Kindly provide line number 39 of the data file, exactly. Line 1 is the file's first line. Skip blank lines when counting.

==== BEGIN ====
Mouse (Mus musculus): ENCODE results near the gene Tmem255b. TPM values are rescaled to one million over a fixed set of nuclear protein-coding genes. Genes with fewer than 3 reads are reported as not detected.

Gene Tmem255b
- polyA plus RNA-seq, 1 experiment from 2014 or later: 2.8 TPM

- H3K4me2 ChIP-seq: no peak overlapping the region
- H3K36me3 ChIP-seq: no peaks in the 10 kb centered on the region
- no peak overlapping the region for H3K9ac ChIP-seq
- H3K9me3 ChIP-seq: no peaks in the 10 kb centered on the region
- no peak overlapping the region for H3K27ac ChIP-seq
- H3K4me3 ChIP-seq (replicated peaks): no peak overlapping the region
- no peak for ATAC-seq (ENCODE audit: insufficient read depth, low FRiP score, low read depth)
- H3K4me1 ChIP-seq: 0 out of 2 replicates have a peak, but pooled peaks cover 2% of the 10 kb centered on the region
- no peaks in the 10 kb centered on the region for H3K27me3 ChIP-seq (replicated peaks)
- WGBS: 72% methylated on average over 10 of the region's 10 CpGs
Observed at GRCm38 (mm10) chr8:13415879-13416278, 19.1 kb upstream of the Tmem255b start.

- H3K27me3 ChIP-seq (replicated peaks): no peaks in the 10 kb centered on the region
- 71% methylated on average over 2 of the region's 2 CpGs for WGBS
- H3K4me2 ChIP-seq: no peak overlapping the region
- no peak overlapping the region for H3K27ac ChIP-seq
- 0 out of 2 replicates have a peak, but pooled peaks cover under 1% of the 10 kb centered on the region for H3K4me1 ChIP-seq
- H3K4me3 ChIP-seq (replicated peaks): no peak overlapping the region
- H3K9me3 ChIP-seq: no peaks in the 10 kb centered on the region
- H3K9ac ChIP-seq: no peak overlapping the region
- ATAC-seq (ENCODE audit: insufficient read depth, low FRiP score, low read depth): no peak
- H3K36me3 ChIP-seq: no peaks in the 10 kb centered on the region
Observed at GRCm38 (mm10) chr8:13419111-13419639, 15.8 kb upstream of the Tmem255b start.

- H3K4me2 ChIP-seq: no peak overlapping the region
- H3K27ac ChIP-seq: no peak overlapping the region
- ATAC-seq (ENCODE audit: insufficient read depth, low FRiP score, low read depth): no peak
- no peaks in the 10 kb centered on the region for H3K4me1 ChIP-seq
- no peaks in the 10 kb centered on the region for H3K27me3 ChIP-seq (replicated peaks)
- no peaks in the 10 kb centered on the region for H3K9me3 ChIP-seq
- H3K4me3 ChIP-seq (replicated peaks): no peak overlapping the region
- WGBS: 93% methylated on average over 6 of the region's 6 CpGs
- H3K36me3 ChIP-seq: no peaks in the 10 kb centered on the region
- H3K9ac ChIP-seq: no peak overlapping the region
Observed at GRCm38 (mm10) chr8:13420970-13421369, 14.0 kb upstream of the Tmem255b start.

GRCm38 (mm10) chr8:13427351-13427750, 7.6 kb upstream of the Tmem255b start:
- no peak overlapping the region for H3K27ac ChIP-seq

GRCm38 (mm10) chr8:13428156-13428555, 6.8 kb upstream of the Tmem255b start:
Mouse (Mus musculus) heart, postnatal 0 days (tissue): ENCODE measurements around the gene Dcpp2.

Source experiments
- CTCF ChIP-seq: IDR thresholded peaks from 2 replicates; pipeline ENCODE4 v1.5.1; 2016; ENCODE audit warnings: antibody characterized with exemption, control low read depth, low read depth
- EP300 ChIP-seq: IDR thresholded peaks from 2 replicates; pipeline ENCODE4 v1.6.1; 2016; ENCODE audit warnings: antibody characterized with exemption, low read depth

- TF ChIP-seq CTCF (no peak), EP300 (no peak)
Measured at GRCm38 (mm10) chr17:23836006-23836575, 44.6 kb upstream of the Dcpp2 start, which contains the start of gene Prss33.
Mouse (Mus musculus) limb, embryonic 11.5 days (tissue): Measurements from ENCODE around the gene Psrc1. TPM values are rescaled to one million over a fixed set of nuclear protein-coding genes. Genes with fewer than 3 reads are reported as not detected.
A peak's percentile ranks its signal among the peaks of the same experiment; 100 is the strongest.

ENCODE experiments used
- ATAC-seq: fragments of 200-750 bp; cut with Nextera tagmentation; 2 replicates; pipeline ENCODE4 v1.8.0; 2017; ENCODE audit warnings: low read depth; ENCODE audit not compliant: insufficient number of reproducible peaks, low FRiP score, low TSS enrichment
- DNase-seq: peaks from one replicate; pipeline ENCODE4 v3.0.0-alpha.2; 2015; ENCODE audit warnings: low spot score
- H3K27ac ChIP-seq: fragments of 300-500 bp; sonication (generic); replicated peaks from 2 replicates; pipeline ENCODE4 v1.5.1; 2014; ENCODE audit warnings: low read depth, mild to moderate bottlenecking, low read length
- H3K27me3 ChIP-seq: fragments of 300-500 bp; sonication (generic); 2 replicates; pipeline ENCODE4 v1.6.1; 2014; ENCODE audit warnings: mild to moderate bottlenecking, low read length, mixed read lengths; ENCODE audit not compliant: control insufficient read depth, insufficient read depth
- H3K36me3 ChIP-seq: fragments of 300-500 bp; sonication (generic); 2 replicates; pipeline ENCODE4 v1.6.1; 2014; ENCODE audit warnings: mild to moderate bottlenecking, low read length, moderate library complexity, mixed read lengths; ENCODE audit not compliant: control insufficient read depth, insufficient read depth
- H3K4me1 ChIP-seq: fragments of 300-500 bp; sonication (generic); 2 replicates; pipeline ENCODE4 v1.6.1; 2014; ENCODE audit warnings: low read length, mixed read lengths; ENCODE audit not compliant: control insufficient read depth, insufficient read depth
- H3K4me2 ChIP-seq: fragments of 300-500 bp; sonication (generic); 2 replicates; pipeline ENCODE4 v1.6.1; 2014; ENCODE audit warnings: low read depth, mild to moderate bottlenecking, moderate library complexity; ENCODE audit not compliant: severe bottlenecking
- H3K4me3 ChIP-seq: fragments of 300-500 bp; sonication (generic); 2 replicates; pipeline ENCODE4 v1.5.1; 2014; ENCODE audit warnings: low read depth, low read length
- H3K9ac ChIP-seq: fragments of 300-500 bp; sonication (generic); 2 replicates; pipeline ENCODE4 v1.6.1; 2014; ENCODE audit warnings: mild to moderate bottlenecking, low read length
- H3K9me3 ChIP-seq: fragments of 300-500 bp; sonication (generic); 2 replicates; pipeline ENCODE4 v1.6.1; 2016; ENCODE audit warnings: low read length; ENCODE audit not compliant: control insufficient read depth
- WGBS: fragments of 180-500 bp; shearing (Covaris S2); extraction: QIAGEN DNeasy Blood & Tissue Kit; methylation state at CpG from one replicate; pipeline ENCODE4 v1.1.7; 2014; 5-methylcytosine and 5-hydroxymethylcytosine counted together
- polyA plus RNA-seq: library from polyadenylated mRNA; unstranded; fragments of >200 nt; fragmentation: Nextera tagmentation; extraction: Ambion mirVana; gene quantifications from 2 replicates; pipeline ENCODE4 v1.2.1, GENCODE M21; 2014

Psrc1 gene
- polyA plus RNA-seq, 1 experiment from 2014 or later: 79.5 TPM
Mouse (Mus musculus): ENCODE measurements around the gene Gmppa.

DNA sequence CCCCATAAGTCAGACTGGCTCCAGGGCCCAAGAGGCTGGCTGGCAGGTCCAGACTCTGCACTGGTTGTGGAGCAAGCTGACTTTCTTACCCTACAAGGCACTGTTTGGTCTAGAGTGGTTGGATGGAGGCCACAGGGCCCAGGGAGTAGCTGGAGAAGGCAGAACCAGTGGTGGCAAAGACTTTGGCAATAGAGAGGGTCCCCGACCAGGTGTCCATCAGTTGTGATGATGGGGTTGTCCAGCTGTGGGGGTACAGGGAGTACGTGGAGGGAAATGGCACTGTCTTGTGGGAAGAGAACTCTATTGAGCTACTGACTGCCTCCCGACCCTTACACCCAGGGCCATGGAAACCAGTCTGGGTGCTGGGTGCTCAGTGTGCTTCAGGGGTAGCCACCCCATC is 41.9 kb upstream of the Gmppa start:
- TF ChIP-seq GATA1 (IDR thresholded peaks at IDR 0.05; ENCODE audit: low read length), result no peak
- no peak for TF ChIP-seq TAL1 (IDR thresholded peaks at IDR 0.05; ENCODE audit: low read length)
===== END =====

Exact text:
GRCm38 (mm10) chr8:13428156-13428555, 6.8 kb upstream of the Tmem255b start: